The Societe; civile des Producteurs de Phonogrammes en France, or the SPPF, have been given the go-ahead to sue four US companies for developing P2P applications with the intention of distributing illegal content, TorrentFreak reports. The four applications in question are Vuze, Limewire, Mopheus and Shareaza. Shareaza is hosted by the open source development platform SourceForge, so the SPPF have decided to sue SorceForge for being responsible for the distribution of the application. According to recent French legislation, all P2P software must have a built-in feature to block the transfer of unauthorized distribution of copyrighted works.
The SPPF's argument is that these applications permit the distribution of copyrighted works. This is in contrast to the US's laws, which state that as long as the developers don't support the use of their software for copyright infringement then no action can be taken. Vuze has already appealed against the go-ahead, and is currently suing the SPPF for destroying the company's reputation based on false and harmful allegations made by the organisation. In a statement, Vuze CEO Gilles BianRosa responded that the claims are "simply wrong", and that the business fully complies with both French and American laws. The lawsuit against the SPPF has been given the green light by a different French court, and recently denied the SPPF's attempts to stop these claims.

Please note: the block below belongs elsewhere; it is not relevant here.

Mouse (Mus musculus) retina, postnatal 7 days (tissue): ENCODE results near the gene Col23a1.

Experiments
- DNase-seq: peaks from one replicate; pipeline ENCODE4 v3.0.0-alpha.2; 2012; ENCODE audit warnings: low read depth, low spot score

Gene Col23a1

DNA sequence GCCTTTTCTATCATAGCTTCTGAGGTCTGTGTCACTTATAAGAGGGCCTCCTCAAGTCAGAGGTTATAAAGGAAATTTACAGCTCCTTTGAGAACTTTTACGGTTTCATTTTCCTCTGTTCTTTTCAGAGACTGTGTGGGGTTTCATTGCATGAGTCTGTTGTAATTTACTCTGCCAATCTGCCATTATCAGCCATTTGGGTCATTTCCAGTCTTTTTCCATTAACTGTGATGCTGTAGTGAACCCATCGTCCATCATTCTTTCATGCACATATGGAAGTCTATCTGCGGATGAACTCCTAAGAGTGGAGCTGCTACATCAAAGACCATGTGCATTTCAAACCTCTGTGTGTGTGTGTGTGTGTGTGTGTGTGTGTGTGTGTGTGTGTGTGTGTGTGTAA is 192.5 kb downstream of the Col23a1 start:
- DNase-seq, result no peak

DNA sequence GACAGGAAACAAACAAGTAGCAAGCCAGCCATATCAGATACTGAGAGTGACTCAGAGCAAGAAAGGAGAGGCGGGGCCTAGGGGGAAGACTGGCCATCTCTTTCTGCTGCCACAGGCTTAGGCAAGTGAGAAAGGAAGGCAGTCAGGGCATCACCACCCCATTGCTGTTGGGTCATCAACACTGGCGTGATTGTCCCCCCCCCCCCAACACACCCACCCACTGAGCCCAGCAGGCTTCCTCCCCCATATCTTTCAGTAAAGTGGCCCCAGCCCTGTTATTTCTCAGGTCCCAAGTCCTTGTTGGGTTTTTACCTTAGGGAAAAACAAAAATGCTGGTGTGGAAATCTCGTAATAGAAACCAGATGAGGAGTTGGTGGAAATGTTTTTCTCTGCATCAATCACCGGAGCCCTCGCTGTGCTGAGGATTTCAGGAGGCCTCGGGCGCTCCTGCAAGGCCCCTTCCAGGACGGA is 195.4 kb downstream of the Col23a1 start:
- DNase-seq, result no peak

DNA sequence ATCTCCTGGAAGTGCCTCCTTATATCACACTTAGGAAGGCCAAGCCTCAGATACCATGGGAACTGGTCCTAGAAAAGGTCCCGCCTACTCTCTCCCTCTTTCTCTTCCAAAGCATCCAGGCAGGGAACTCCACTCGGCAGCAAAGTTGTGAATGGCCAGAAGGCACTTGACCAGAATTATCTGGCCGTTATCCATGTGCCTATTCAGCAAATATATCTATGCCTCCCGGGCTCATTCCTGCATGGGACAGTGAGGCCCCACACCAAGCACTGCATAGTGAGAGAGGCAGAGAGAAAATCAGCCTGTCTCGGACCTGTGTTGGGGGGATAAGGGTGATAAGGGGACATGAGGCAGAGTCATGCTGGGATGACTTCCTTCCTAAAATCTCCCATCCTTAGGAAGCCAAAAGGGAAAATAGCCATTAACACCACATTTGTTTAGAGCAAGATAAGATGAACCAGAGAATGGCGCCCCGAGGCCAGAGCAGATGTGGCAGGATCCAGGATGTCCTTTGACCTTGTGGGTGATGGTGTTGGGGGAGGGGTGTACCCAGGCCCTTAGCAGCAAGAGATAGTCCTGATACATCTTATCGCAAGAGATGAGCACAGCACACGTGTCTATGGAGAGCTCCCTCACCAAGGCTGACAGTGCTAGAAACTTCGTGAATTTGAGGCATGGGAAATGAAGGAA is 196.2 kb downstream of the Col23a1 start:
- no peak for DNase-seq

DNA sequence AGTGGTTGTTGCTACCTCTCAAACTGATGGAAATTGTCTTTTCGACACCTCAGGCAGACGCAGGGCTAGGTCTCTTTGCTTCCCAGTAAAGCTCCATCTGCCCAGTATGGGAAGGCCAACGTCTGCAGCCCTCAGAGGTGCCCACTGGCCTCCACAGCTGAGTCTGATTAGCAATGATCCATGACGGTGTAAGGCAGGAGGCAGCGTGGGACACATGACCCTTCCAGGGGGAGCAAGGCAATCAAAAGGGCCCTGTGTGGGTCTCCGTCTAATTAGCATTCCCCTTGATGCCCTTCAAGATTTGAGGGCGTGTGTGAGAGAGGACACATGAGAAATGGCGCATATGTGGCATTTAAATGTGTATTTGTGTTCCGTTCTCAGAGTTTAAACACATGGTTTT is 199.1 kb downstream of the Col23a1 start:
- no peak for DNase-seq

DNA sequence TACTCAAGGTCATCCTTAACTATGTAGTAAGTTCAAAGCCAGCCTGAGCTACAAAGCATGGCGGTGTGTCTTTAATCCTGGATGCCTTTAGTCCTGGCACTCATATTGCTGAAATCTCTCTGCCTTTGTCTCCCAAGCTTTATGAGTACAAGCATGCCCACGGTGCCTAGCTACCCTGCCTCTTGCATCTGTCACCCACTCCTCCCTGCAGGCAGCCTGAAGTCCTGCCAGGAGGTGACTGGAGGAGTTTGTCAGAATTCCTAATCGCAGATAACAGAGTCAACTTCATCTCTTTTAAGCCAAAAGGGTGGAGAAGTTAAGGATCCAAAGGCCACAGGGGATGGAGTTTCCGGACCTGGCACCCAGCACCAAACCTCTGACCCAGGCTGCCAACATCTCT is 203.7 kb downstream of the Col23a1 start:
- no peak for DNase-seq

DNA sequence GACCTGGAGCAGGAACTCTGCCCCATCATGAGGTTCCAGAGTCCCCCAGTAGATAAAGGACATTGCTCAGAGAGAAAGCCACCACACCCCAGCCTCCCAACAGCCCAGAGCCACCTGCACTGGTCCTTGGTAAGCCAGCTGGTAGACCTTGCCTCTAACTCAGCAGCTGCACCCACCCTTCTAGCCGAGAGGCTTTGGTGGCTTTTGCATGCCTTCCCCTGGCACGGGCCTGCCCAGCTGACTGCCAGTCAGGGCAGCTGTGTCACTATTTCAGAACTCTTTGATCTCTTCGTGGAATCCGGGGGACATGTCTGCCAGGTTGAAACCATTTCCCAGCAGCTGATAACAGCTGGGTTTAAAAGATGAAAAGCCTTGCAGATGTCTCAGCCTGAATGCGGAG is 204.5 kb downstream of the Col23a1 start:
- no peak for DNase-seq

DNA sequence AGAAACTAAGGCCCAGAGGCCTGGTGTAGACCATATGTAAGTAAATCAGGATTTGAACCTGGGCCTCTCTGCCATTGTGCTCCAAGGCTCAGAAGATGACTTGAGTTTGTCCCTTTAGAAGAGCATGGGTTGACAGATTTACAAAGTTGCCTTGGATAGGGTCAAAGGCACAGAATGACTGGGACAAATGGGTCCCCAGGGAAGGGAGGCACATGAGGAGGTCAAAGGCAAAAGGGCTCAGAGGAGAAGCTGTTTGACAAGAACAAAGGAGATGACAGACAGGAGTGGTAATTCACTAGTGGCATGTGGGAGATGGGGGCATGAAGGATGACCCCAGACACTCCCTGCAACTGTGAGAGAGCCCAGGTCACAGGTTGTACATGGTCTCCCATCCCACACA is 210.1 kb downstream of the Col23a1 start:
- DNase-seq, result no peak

By far the most worrying aspect of this lawsuit is the inclusion of SourceForge. Instead of going after the developers of the application itself, the industry has decided to sue one of the largest contributors towards open-source. How this will make an impact on SourceForge remains to be seen.